Nov. 5 (UPI) -- A judge ruled Thursday that former Minneapolis police officers charged in the death of George Floyd will be tried in Hennepin County, where the incident occurred.
Chauvin, who is seen in video footage kneeling on Floyd's neck as he died in Minneapolis on Memorial Day, is charged with second-degree murder and manslaughter. The remaining three officers are charged with aiding and abetting in Floyd's death.
All of the former officers are free on bail.
The four defense attorneys had wanted the trial to be held separately for a number of reasons, including pre-trial publicity.
However, Cahill ruled against a change of venue because he said that the law requires trials to be held in the county where the crime occurred except under special circumstances.
In this case, "no corner of the state of Minnesota has been shielded," from pretrial publicity, Cahill said, and "a change of venue is unlikely to cure the taint of prejudicial pretrial publicity raised by lawyers for the defendant."
Cahill also ruled the four officers be tried together instead of separately, citing emotional toll on eyewitnesses, especially minors, financial cost, and danger of testifying amid the COVID-19 pandemic.
"The impact on eyewitnesses has greater import here where it appears at least two of the eyewitnesses watching the defendants' restraint of Floyd and his death are minors, whom the law deems to be particularly vulnerable," the judge wrote in a 51-page memo on his decision.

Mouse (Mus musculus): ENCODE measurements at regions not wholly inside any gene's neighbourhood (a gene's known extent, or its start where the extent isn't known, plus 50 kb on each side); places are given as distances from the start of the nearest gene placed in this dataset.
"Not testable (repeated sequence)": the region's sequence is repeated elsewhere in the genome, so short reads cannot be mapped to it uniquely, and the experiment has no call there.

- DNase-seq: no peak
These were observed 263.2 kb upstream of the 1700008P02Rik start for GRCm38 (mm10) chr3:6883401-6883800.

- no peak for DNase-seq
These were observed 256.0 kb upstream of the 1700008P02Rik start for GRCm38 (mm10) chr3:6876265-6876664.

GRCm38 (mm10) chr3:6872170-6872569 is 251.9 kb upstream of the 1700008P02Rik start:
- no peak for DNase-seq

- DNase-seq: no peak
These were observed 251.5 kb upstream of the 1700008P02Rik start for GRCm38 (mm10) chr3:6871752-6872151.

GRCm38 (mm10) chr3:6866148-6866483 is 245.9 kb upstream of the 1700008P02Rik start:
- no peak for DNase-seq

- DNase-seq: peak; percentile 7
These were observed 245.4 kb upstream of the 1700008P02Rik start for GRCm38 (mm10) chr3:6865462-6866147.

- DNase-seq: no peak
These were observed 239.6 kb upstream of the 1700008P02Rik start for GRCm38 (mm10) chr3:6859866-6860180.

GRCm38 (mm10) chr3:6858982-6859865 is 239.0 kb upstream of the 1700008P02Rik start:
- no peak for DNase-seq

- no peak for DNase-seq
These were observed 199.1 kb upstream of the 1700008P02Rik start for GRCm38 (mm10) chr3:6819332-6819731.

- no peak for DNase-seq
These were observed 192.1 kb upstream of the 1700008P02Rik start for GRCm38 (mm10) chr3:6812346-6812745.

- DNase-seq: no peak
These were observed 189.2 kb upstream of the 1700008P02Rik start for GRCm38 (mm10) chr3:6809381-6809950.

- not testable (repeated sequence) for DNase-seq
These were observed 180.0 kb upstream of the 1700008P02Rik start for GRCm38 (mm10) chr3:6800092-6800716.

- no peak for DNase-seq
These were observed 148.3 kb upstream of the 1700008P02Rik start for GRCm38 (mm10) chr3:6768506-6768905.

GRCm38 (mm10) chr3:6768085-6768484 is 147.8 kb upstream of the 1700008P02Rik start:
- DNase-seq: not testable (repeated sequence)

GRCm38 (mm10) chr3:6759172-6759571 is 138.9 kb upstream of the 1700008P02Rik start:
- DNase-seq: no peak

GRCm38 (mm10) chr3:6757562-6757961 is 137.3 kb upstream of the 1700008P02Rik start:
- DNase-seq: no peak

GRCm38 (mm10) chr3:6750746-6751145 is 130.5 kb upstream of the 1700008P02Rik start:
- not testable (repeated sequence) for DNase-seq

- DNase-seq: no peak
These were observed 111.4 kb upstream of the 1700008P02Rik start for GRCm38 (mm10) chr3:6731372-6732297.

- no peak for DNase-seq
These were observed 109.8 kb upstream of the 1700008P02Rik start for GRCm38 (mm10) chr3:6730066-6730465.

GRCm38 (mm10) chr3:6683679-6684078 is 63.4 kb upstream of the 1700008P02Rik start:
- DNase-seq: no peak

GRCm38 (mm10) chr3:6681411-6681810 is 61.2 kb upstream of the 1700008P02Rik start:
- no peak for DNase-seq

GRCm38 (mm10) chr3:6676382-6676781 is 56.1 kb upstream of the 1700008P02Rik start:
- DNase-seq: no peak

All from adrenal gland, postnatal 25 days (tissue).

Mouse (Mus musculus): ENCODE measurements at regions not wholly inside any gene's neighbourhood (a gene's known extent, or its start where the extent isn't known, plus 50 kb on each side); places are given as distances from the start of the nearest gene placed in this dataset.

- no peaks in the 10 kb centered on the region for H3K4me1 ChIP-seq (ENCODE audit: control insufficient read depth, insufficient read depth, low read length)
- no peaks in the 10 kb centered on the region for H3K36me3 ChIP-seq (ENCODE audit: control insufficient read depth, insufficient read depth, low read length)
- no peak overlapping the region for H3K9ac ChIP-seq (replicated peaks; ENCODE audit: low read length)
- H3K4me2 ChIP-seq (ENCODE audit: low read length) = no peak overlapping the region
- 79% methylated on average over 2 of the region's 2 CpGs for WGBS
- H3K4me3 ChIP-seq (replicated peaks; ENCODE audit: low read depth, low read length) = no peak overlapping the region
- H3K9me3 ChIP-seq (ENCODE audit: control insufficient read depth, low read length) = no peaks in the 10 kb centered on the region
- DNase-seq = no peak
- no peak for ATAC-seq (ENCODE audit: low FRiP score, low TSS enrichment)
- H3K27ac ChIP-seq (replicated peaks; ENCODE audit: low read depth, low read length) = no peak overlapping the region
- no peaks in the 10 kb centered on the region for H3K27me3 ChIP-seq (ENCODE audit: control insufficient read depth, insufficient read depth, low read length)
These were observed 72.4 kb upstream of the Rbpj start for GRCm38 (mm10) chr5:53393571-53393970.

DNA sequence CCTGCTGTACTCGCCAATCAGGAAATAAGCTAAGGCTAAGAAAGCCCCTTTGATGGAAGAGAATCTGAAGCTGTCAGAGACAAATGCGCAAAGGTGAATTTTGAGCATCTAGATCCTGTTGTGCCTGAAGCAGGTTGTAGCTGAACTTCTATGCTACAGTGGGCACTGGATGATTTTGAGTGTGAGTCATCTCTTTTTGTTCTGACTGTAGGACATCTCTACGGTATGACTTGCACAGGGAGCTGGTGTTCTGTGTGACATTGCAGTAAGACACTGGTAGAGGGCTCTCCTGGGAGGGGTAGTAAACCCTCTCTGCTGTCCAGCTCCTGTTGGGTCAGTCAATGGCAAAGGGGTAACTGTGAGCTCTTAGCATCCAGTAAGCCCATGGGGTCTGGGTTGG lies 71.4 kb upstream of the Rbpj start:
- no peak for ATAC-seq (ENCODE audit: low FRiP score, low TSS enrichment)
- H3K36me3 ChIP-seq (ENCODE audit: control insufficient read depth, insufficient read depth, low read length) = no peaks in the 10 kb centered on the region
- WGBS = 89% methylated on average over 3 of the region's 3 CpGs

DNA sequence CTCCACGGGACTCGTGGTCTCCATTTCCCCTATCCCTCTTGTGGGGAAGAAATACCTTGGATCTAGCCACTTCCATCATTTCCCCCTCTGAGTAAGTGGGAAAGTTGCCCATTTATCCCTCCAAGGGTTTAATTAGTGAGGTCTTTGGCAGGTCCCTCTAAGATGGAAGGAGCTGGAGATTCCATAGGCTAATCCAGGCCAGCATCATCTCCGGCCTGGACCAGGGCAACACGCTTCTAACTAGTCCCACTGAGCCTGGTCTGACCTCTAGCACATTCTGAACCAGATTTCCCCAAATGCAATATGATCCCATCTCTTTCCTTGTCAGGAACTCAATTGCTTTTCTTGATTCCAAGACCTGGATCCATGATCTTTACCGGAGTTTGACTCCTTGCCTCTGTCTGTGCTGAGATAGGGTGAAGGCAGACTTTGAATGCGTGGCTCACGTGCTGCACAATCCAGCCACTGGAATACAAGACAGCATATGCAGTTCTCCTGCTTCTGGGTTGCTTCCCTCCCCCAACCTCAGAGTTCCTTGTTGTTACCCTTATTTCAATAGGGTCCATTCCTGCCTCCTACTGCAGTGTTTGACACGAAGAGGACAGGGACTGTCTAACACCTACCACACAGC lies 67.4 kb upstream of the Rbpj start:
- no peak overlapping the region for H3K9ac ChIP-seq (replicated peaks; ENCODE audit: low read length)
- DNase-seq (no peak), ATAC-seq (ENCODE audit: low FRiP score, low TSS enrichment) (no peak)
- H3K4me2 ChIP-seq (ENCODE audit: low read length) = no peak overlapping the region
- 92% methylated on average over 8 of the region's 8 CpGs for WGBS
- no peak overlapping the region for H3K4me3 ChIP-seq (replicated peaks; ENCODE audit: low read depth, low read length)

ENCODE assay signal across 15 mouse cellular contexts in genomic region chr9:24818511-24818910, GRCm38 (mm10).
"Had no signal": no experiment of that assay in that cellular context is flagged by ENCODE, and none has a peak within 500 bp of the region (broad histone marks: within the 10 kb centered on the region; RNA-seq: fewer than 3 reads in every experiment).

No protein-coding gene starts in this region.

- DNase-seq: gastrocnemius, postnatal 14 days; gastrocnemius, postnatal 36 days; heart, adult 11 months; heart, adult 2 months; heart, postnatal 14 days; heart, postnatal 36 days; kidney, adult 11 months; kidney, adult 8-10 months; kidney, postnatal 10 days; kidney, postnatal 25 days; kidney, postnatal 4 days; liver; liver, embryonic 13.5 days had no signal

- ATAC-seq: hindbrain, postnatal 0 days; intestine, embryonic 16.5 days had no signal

Still, Cahill said that the court may reconsider moving the trial as the case moves forward.
Cahill also ruled that cameras will be allowed in the courtroom, but the jurors cannot be shown and they will remain sequestered and anonymous.
"I'm satisfied with the rulings of Hennepin District Court to keep the trial of the defendants in the murder of George Floyd in Hennepin County and to join all four defendants into one trial," Attorney General Keith Ellison said in a statement. "It is also true that they acted in concert with each other and the evidence against them is similar, so it is right to try them in one trial."
Cahill also reversed his decision in September imposing a ban on Hennepin County Attorney Mike Freeman and three of his staffers from working on the case, citing "sloppy" work since some staff lawyers had met with the Hennepin County medical examiner without a non-attorney present.
Cahill vacated the ban and ruled that Freeman and his three staffers could continue to participate in the prosecution, but could not appear as advocates in the trial or sign any motions.